Perhaps instead of trying to be so human we should try to be better animals. As Barbara Kingsolver wrote, “Let me be a good animal today. Let me dance in the waves of my private tide, the habits of survival and love.”

I had been planning to write about the Oxford Botanic Gardens on Thursday, July 3. Then it dawned on me that the following day is the Fourth of July, and while I may not be particularly patriotic, no way was I going to write about England on our (American) Independence Day!

When I was a child, I constantly chafed at the bit to be more independent, whether that meant being able to read on my own or learning how to drive. Now, having lived away from home, I’ve become even more independent: I can cook, clean, do laundry, mow the lawn, take out the trash, unclog a toilet, change lightbulbs, do dishes. Among other things.

But the only way I’m defining independence here is relative to my previous childhood dependence on my parents. I’m still dependent on them in some ways and, zooming out a bit, I realize that I am dependent on a whole host of people and places, including people I’ve never met and places where I’ve never been.

To my mind, these still have a little wear left...

To my mind, these still have a little wear left…

My favorite pair of jeans (also the only pair of blue jeans I had in France) just wore out. They’re threadbare all over, but the real kicker is that I now have torn patches in the rear end. Both knees had already split, but conveniently that has been fashionable this year.

Though it isn’t obvious, jean production relies on a healthy planet. Or at least one healthy enough to grow cotton and indigo. Denim is a fabric made from cotton; the dye used is now often synthetic, but was once indigo (from the plant). Thinking like that takes a certain stretch of the imagination, though, since we are so far removed from most of these basic processes. Most things turn up either in totally artificial contexts (like shopping centers) or in plastic (like the apricots sitting on my desk, couched in a plastic tray and covered with a plastic netting).

I have actually had to explain to adults where eggs come from. We are too far away from that which gives us life. With limited personal power–(in my current job) even the power to make decisions about what food to buy or where to buy it–it is discouraging to try to figure out how I can make a difference. But, realistically, “I” can’t. Just as I can’t survive on my own–if nothing else, we all need the planet’s natural resources–I also can’t change things on my own.

In Wendell Berry’s essay, “Compromise, Hell!” published in Orion Magazine, he writes,

We have got to learn better to respect ourselves and our dwelling places. We need to quit thinking of rural America as a colony. Too much of the economic history of our land has been that of the export of fuel, food, and raw materials that have been destructively and too cheaply produced. We must reaffirm the economic value of good stewardship and good work. For that we will need better accounting than we have had so far.

Throughout Berry’s writing, “we” are the subject. We are interdependent, not independent–nor should we be. As an American, I do value freedom. To me, that is, most of all, the freedom to breathe clean air, to drink clean water, to eat clean food. To ensure these freedoms, we the people need to band together against corporate interests, like the freedom to destroy land I–we–depend on.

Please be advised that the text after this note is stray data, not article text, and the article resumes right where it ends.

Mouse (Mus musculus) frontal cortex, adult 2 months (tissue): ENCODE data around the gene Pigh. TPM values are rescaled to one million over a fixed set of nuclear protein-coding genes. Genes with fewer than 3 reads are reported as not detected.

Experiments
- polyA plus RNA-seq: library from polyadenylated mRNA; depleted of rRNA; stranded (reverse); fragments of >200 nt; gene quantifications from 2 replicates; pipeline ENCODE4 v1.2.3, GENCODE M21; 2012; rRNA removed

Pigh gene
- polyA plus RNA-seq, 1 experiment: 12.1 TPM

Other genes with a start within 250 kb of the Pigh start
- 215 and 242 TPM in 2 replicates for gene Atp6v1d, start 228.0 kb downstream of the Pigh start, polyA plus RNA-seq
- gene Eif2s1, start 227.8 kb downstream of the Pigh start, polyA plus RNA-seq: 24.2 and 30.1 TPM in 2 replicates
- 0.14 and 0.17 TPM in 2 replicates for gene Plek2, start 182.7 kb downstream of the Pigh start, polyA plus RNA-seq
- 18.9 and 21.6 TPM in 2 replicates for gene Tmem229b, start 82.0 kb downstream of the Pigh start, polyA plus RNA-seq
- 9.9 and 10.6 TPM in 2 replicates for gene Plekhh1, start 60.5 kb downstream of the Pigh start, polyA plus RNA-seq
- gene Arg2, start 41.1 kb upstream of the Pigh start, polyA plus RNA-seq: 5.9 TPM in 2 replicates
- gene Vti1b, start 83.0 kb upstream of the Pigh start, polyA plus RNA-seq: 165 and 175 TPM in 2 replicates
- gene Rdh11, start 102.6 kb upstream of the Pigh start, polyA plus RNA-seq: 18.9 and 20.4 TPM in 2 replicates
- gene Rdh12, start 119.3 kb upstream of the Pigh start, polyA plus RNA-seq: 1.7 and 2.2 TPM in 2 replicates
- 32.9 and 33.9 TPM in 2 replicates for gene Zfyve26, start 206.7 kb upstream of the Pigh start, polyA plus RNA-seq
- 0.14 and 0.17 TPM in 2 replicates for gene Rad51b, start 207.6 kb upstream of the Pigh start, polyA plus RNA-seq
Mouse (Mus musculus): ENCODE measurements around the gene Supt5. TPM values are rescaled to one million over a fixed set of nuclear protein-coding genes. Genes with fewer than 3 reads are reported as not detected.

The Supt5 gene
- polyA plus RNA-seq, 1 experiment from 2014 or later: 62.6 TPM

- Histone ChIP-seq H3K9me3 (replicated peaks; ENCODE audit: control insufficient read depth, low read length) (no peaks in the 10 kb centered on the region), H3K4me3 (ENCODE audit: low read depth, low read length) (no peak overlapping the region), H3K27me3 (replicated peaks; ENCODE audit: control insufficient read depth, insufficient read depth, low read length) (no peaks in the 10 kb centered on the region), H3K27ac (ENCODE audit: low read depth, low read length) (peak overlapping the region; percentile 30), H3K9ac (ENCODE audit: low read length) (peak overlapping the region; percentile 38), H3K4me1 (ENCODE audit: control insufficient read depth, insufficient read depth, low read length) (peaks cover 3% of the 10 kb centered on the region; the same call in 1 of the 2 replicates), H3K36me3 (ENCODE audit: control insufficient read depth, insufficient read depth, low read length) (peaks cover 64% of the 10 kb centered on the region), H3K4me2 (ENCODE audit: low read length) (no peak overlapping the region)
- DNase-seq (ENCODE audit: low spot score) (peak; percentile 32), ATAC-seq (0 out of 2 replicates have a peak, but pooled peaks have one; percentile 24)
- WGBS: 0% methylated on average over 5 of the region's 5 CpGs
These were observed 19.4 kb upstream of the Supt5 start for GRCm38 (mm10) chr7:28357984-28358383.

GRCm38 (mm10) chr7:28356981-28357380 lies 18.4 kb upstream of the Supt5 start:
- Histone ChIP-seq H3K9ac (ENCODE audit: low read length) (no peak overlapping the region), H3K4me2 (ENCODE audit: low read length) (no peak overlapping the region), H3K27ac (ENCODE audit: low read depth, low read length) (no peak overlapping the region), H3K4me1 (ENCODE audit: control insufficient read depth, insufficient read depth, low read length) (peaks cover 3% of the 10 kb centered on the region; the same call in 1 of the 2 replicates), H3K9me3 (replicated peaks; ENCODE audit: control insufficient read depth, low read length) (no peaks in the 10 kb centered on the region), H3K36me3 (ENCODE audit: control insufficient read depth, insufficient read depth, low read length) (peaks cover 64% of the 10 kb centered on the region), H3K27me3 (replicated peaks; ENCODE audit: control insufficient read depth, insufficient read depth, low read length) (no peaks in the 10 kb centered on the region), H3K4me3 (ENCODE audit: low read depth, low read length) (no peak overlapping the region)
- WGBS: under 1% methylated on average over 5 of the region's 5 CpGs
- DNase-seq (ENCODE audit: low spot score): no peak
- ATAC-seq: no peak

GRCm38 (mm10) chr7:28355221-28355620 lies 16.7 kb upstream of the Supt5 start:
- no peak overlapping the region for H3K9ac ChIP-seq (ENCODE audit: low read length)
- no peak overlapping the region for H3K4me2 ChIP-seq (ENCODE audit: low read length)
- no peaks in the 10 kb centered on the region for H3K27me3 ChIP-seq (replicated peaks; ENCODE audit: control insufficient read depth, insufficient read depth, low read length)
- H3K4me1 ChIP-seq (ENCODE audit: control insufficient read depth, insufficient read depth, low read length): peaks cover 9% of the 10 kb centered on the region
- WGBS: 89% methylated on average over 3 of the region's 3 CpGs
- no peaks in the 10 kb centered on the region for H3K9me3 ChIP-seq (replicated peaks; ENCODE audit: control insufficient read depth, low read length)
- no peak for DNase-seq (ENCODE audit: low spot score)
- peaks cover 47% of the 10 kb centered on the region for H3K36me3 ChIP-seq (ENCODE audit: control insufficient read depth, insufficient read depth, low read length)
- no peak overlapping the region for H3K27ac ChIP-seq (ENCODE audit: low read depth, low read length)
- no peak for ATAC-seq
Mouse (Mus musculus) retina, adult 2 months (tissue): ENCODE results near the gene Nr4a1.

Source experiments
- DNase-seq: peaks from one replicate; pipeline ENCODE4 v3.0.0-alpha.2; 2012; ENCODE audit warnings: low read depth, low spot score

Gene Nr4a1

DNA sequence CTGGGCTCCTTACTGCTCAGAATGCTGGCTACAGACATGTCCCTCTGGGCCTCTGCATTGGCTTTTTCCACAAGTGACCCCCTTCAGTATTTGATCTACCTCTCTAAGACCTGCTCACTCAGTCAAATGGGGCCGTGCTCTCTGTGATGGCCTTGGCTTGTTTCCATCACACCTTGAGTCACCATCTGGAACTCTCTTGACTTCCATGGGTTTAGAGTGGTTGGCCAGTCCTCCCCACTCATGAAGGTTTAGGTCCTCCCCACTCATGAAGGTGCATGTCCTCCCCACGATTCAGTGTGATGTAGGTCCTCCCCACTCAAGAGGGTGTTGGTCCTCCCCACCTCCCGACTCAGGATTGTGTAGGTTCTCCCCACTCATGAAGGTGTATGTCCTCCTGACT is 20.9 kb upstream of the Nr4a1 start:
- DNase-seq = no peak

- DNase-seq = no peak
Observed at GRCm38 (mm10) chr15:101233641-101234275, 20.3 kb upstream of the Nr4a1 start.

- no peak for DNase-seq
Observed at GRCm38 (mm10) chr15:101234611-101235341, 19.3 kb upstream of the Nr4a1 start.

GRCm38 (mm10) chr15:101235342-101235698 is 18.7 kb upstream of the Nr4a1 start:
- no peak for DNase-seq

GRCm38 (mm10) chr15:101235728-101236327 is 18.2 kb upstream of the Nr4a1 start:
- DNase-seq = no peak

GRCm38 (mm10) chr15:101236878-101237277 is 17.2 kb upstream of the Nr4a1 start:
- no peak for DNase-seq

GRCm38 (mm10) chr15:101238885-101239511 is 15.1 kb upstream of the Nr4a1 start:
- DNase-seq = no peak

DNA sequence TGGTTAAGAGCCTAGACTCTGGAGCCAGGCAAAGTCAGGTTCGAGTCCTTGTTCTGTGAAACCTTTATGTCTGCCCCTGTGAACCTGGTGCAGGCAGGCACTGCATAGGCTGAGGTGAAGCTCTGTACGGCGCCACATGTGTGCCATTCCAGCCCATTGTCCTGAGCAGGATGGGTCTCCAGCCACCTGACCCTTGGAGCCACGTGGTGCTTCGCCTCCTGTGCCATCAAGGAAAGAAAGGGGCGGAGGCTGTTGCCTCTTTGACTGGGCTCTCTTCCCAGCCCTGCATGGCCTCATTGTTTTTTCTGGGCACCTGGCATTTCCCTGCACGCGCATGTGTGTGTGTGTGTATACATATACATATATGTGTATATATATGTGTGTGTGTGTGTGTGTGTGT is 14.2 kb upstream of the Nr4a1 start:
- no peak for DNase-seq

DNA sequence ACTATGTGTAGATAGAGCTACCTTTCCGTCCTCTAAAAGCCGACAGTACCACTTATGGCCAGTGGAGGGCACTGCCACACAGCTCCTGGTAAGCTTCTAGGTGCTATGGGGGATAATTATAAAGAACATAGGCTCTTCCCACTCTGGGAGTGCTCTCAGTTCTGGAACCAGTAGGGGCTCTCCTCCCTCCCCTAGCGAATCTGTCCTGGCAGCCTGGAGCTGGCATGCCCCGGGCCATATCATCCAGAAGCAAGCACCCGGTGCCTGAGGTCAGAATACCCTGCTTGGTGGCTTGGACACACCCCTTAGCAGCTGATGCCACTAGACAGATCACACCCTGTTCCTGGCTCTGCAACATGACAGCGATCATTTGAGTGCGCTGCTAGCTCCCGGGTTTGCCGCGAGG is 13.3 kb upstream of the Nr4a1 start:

Yet our current system seems to prioritize cheapness over value–and it’s really not just our current system. As Berry points out, Americans have never taken very good care of America, the place. When we were colonists, the land was much richer than we were. We didn’t learn stewardship, we learned how to make a profit.

By now, however, we should have grown up. We shouldn’t need slavery or colonialism to provide for our basic needs, yet we still use both of those systems in exported forms. When I go to replace my jeans, I will almost undoubtedly be buying a pair sewn overseas by sweatshop labor. While I try to find better options, it’s difficult to discover–and afford–alternatives.

As an individual, I’ve been told over and over that my main democratic power comes in the form of dollar bills which I can choose to spend wherever I like. Yet I don’t really have that freedom when the system is rigged. When I buy food, I shouldn’t have to decide between what’s healthy and what’s subsidized by the government (if anything, healthy food should be subsidized as its consumption would have a public health benefit)–yet that is reality.

Americans have always been idealists. We’ve never shied away from risky ventures or hard labor. Those are some of our better qualities. We are now at an historical moment in which we can decide to pursue these values–and the values of freedom and justice for all–or we can continue in the path we are headed, following dollar signs to our own destruction.

The real beauty of America is that we are free to decide. Free, but not absolutely independent: everything we are is possible because of the land; everything we do affects the people and places around us.

… Happy Independence Day!

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From my solitary travels in Paris, June 2014. A small measure of my own independence.

P.S.  If you haven’t read it in full, I highly recommend reading “Compromise, Hell!” here, on Orion Magazine’s website. Published in Nov/Dec 2004, it is still highly relevant and particularly so on July 4th, touching on themes of freedom and our colonial history.